ArrowArtboardCreated with Sketch.Title ChevronTitle ChevronIcon FacebookIcon LinkedinIcon Mail ContactPath LayerIcon MailPositive ArrowIcon PrintIcon Twitter
Japan immigration

Fear of deportation weighs on pregnant foreign workers in Japan

Unaware of legal rights, some desperate trainees abandon their newborns

A baby in Vietnam: Many Vietnamese technical interns in Japan are not aware that they are protected under Japanese labor law to have babies here.   © Reuters

FUKUOKA, Japan -- There have been disturbing reports in Japan of foreign technical interns abandoning their newborns to avoid deportation. Many of them are unaware they are protected under Japanese labor law, which prohibits the dismissal of employees due to childbirth or pregnancy.

Last November, a 21-year-old Vietnamese trainee was arrested for leaving the bodies of her baby twins in a cardboard box after giving birth in her dormitory in the town of Ashikita, Kumamoto Prefecture. "I thought I would be forced to return to Vietnam if the company found out I was pregnant," police quoted her saying.

According to her attorney and police, the woman arrived in Japan in August 2018 to work at an orange farm in Ashikita. She sent 130,000 yen ($1,200) of her monthly earnings of 150,000 yen to her family back home. She began to display health issues last October but refused to go to the hospital as urged by her employer. As it turned out, she was pregnant. The bodies were found in her room after police were notified by the hospital that treated her when she became ill following childbirth.

In the same month, a 26-year-old Vietnamese trainee was arrested after she allegedly buried a newborn near her home in Higashihiroshima, Hiroshima Prefecture.

There have been similar cases across the country, many of which involve women who abandoned their infants out of fear of being deported.

The number of foreign technical interns roughly doubled over four years to reach 410,000 by the end of 2019. Women accounted for about 40%, totaling 170,000.

Foreign trainees are protected under Japan's Equal Employment Opportunity Act, which prohibits employers from firing or mistreating workers over pregnancy or childbirth.

Another law enacted in 2017 regarding training and protection of technical interns also prohibits employers from "restricting freedom of trainees without due cause." In March 2019, the Ministry of Health, Labor and Welfare issued instructions to employers of trainees and entities that supervise the program not to discharge or mistreat them due to being pregnant.

However, "Many trainees are not aware of their rights," according to Kokushikan University professor Eriko Suzuki, an immigration policy expert.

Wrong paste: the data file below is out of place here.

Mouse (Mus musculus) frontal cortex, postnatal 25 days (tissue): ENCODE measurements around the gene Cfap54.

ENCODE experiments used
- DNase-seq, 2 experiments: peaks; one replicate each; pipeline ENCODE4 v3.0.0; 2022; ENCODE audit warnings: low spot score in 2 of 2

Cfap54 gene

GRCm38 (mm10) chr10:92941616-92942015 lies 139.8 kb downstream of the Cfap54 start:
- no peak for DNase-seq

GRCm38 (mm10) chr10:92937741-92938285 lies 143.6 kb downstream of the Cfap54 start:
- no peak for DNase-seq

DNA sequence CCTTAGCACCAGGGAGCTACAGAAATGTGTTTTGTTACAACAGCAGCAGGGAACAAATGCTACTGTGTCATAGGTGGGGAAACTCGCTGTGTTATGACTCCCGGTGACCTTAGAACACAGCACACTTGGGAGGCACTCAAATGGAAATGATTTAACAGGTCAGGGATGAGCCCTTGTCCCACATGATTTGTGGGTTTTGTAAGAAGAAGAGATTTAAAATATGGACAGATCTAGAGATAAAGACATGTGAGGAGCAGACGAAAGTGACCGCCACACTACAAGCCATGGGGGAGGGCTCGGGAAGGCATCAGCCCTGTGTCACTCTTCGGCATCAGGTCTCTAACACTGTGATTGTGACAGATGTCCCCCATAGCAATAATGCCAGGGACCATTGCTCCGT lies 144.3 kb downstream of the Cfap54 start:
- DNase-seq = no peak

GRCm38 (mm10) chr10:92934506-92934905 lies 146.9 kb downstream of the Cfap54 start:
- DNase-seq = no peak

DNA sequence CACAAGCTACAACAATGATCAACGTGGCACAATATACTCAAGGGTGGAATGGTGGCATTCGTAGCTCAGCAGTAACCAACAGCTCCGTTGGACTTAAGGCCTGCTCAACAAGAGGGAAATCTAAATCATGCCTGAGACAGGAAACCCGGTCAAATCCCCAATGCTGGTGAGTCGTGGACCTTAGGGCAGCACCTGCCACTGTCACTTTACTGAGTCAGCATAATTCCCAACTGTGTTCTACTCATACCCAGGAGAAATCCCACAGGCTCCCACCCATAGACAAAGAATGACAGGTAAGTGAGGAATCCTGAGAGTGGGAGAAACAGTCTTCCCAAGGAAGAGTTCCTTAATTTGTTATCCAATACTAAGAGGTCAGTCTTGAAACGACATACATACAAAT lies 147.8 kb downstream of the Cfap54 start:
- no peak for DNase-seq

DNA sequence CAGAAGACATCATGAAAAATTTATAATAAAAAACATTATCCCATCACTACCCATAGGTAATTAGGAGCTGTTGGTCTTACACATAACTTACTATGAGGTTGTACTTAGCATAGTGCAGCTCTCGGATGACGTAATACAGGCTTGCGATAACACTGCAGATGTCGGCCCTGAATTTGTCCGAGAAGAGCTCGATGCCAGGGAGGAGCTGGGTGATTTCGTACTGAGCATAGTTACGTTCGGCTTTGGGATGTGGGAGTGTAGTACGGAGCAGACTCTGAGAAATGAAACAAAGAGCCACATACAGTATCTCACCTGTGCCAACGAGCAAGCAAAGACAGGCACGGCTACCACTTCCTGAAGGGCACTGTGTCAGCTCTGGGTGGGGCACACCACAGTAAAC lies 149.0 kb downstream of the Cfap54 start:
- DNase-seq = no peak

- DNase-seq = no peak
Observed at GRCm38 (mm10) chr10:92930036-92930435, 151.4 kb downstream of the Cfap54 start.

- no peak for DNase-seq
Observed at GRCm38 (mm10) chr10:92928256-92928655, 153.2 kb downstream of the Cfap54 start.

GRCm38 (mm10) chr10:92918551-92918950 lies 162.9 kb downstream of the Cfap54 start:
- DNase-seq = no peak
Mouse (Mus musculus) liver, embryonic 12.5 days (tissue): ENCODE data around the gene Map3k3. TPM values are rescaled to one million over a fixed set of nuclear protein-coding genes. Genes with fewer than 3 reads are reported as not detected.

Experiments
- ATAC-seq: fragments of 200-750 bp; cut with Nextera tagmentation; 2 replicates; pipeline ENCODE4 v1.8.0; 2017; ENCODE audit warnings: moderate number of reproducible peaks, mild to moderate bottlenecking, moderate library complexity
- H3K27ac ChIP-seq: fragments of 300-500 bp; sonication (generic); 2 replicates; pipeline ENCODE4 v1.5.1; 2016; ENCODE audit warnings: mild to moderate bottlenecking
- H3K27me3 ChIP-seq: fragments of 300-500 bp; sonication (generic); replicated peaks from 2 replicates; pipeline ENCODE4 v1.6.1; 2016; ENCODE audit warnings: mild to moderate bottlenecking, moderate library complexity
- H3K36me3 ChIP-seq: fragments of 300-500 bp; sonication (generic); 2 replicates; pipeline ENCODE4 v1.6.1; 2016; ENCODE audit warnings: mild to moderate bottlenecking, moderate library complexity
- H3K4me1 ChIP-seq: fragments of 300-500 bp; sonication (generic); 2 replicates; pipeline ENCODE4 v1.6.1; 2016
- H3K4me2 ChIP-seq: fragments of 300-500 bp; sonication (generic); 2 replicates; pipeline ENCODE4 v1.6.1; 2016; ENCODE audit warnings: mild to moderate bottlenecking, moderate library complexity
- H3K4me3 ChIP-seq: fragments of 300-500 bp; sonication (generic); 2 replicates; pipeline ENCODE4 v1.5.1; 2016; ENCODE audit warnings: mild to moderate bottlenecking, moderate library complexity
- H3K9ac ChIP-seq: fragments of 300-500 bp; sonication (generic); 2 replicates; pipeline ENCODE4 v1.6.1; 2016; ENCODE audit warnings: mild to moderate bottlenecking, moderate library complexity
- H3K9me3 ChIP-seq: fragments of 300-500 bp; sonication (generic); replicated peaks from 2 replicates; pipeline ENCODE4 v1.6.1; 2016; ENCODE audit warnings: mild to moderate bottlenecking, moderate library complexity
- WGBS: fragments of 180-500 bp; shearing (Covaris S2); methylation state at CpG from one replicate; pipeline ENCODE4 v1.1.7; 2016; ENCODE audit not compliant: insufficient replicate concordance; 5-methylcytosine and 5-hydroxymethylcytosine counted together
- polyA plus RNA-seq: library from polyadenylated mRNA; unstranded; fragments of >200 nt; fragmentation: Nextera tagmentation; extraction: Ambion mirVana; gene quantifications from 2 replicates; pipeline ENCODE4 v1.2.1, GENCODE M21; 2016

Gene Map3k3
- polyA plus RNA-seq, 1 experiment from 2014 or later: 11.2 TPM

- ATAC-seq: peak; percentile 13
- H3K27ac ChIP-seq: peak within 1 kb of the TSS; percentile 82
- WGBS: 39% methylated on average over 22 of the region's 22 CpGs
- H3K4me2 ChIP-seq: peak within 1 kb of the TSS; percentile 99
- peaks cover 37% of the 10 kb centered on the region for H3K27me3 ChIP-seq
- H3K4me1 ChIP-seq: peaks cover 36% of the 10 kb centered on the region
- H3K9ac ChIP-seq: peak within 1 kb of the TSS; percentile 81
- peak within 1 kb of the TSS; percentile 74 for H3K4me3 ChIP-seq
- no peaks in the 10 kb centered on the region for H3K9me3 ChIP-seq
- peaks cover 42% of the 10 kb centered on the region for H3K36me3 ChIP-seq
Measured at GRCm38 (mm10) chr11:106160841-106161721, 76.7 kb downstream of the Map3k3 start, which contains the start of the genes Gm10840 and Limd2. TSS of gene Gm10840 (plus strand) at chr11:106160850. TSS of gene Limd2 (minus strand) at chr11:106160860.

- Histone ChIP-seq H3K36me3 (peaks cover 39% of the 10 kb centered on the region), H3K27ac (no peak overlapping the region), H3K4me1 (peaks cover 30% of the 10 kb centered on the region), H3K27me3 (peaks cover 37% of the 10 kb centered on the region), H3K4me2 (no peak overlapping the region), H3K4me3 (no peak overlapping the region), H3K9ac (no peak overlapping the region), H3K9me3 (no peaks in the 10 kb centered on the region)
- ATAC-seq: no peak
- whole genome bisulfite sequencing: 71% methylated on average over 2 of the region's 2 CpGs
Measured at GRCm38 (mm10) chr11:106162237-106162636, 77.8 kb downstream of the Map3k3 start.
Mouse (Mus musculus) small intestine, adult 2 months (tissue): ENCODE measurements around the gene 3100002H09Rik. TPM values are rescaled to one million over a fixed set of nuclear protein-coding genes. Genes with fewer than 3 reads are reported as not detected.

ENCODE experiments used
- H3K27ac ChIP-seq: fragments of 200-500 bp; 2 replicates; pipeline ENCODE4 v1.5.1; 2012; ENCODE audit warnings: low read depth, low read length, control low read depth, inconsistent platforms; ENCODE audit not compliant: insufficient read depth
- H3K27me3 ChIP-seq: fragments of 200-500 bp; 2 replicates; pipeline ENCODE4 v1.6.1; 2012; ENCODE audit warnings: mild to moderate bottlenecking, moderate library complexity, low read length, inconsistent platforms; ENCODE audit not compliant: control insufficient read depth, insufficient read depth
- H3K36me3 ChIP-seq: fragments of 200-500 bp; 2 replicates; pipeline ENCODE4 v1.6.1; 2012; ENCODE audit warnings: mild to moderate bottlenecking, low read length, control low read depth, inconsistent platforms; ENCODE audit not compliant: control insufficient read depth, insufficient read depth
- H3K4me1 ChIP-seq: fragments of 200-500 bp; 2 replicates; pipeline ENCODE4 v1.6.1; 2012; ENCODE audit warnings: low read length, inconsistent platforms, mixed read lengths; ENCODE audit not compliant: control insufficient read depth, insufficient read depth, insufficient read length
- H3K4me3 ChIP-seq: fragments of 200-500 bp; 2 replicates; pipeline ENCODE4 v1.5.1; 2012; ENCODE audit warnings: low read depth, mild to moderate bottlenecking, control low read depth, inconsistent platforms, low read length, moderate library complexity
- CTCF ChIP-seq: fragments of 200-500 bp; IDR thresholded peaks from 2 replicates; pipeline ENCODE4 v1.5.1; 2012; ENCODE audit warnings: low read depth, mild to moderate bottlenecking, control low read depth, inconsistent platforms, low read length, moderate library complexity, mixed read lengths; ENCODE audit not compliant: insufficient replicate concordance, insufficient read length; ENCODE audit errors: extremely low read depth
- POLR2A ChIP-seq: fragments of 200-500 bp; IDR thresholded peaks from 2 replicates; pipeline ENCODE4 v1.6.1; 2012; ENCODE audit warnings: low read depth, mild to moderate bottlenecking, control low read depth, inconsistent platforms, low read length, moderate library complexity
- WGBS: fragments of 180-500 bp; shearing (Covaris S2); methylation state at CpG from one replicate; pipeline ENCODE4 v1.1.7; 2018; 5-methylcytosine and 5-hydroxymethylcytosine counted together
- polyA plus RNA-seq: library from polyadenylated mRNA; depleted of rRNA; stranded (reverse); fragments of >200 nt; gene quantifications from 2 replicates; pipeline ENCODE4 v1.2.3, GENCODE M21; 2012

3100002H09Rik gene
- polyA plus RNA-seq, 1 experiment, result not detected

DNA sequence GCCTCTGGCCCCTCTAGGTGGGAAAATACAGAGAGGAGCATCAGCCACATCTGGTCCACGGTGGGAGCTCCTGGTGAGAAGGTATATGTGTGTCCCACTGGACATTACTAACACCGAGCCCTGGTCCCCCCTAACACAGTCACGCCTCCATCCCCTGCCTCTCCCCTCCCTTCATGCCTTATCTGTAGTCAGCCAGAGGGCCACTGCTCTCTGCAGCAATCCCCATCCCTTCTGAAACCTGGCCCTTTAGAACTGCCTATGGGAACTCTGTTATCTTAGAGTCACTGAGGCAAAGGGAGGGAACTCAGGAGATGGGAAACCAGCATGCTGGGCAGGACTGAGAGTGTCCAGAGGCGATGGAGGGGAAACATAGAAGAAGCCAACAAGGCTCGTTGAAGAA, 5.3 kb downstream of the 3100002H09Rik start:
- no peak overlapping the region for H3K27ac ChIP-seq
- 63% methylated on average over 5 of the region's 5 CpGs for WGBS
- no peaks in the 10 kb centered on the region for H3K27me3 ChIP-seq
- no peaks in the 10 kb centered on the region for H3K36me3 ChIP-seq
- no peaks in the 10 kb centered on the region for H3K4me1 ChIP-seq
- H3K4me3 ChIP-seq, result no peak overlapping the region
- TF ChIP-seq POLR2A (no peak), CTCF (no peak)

The supervising entities are required to inform trainees of their rights but "they are not doing enough," said Shinichiro Nakashima, head of Kumustaka, a Kumamoto-based nongovernment organization to support immigrants and other foreign workers.

This official at Kumustaka helps technical interns deal with pregnancies and childbirth.

Some trainees have been "instructed to avoid getting pregnant by the organizations that send them here," said an official at Tokyo's Zentouitsu Workers Union, which also provides support to foreign trainees -- an indication that both the sending and receiving ends of technical intern programs are responsible for keeping trainees confused. The official said the association receives about 20 inquiries about pregnancy or childbirth annually.

Meanwhile, the spread of COVID-19 could worsen interns' predicaments as the pandemic hurts employers' earnings. According to Japan's labor ministry, over 5,000 technical trainees had suffered pandemic-related job losses by mid-December.

"If a pregnant trainee is in danger of losing her job, it will make her think twice about having a baby," the Zentouitsu official said. "We may see more abortions or abandoned babies."

"Under Japanese law, trainees are granted the right to take maternity and child care leaves as well as to receive such benefits as maternity and childbirth allowances. The government should instruct supervising agencies to explain these benefits and systems designed to support and protect foreign trainees," Kokushikan University's Suzuki said.

"It is important to ease trainees' concern by actively using social media and other means to show them cases where interns keep their job after becoming pregnant or giving birth."

Sponsored Content

About Sponsored Content This content was commissioned by Nikkei's Global Business Bureau.

You have {{numberArticlesLeft}} free article{{numberArticlesLeft-plural}} left this monthThis is your last free article this month

Stay ahead with our exclusives on Asia;
the most dynamic market in the world.

Stay ahead with our exclusives on Asia

Get trusted insights from experts within Asia itself.

Get trusted insights from experts
within Asia itself.

Try 1 month for $0.99

You have {{numberArticlesLeft}} free article{{numberArticlesLeft-plural}} left this month

This is your last free article this month

Stay ahead with our exclusives on Asia; the most
dynamic market in the world
.

Get trusted insights from experts
within Asia itself.

Try 3 months for $9

Offer ends January 31st

Your trial period has expired

You need a subscription to...

  • Read all stories with unlimited access
  • Use our mobile and tablet apps
See all offers and subscribe

Your full access to Nikkei Asia has expired

You need a subscription to:

  • Read all stories with unlimited access
  • Use our mobile and tablet apps
See all offers
NAR on print phone, device, and tablet media

Nikkei Asian Review, now known as Nikkei Asia, will be the voice of the Asian Century.

Celebrate our next chapter
Free access for everyone - Sep. 30

Find out more